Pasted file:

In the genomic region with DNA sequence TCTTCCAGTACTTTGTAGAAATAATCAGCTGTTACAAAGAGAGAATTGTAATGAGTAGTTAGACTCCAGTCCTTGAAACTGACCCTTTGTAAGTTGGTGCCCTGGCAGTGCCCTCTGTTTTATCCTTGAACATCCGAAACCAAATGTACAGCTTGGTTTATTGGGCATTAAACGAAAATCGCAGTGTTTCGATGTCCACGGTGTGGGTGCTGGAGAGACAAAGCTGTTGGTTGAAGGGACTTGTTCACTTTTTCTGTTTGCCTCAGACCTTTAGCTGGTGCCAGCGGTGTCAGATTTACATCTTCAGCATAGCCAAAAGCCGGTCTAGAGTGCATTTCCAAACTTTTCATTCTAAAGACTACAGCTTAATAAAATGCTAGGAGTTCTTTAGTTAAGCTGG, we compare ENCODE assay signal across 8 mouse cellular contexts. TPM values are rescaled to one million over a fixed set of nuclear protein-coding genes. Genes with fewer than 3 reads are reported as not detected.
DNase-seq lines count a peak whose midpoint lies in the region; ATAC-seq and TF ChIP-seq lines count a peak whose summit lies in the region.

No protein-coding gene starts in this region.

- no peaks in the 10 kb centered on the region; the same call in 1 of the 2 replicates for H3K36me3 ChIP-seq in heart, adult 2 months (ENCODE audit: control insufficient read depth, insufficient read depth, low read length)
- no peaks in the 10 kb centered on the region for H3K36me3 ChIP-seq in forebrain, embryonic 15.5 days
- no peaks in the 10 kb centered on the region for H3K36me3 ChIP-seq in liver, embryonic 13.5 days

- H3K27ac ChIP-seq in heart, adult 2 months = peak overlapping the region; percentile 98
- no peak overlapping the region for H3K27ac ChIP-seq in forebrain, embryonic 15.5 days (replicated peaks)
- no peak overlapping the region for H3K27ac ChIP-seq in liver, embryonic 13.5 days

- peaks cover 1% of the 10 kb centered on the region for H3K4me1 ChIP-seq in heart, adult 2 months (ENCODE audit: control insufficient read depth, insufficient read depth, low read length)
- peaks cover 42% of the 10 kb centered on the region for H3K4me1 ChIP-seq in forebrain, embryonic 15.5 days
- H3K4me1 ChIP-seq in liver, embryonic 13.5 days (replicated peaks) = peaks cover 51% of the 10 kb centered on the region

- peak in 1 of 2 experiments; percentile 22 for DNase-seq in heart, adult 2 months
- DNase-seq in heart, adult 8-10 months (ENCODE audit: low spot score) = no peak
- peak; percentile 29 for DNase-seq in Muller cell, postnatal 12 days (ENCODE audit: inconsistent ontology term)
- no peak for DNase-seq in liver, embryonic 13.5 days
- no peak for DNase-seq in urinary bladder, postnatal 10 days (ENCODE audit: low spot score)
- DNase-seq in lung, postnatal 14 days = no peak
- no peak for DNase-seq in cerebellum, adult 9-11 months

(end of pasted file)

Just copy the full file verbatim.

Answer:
In the genomic region with DNA sequence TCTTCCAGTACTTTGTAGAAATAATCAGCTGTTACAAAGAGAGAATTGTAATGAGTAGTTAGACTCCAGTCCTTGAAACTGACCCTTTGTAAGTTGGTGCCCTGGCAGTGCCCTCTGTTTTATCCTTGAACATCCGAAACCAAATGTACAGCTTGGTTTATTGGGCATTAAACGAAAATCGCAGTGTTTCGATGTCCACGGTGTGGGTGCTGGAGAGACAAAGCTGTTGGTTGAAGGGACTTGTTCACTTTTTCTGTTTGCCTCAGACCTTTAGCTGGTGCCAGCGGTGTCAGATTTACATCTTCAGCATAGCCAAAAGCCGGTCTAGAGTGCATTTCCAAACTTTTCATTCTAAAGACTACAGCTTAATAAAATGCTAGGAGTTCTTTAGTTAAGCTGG, we compare ENCODE assay signal across 8 mouse cellular contexts. TPM values are rescaled to one million over a fixed set of nuclear protein-coding genes. Genes with fewer than 3 reads are reported as not detected.
DNase-seq lines count a peak whose midpoint lies in the region; ATAC-seq and TF ChIP-seq lines count a peak whose summit lies in the region.

No protein-coding gene starts in this region.

- no peaks in the 10 kb centered on the region; the same call in 1 of the 2 replicates for H3K36me3 ChIP-seq in heart, adult 2 months (ENCODE audit: control insufficient read depth, insufficient read depth, low read length)
- no peaks in the 10 kb centered on the region for H3K36me3 ChIP-seq in forebrain, embryonic 15.5 days
- no peaks in the 10 kb centered on the region for H3K36me3 ChIP-seq in liver, embryonic 13.5 days

- H3K27ac ChIP-seq in heart, adult 2 months = peak overlapping the region; percentile 98
- no peak overlapping the region for H3K27ac ChIP-seq in forebrain, embryonic 15.5 days (replicated peaks)
- no peak overlapping the region for H3K27ac ChIP-seq in liver, embryonic 13.5 days

- peaks cover 1% of the 10 kb centered on the region for H3K4me1 ChIP-seq in heart, adult 2 months (ENCODE audit: control insufficient read depth, insufficient read depth, low read length)
- peaks cover 42% of the 10 kb centered on the region for H3K4me1 ChIP-seq in forebrain, embryonic 15.5 days
- H3K4me1 ChIP-seq in liver, embryonic 13.5 days (replicated peaks) = peaks cover 51% of the 10 kb centered on the region

- peak in 1 of 2 experiments; percentile 22 for DNase-seq in heart, adult 2 months
- DNase-seq in heart, adult 8-10 months (ENCODE audit: low spot score) = no peak
- peak; percentile 29 for DNase-seq in Muller cell, postnatal 12 days (ENCODE audit: inconsistent ontology term)
- no peak for DNase-seq in liver, embryonic 13.5 days
- no peak for DNase-seq in urinary bladder, postnatal 10 days (ENCODE audit: low spot score)
- DNase-seq in lung, postnatal 14 days = no peak
- no peak for DNase-seq in cerebellum, adult 9-11 months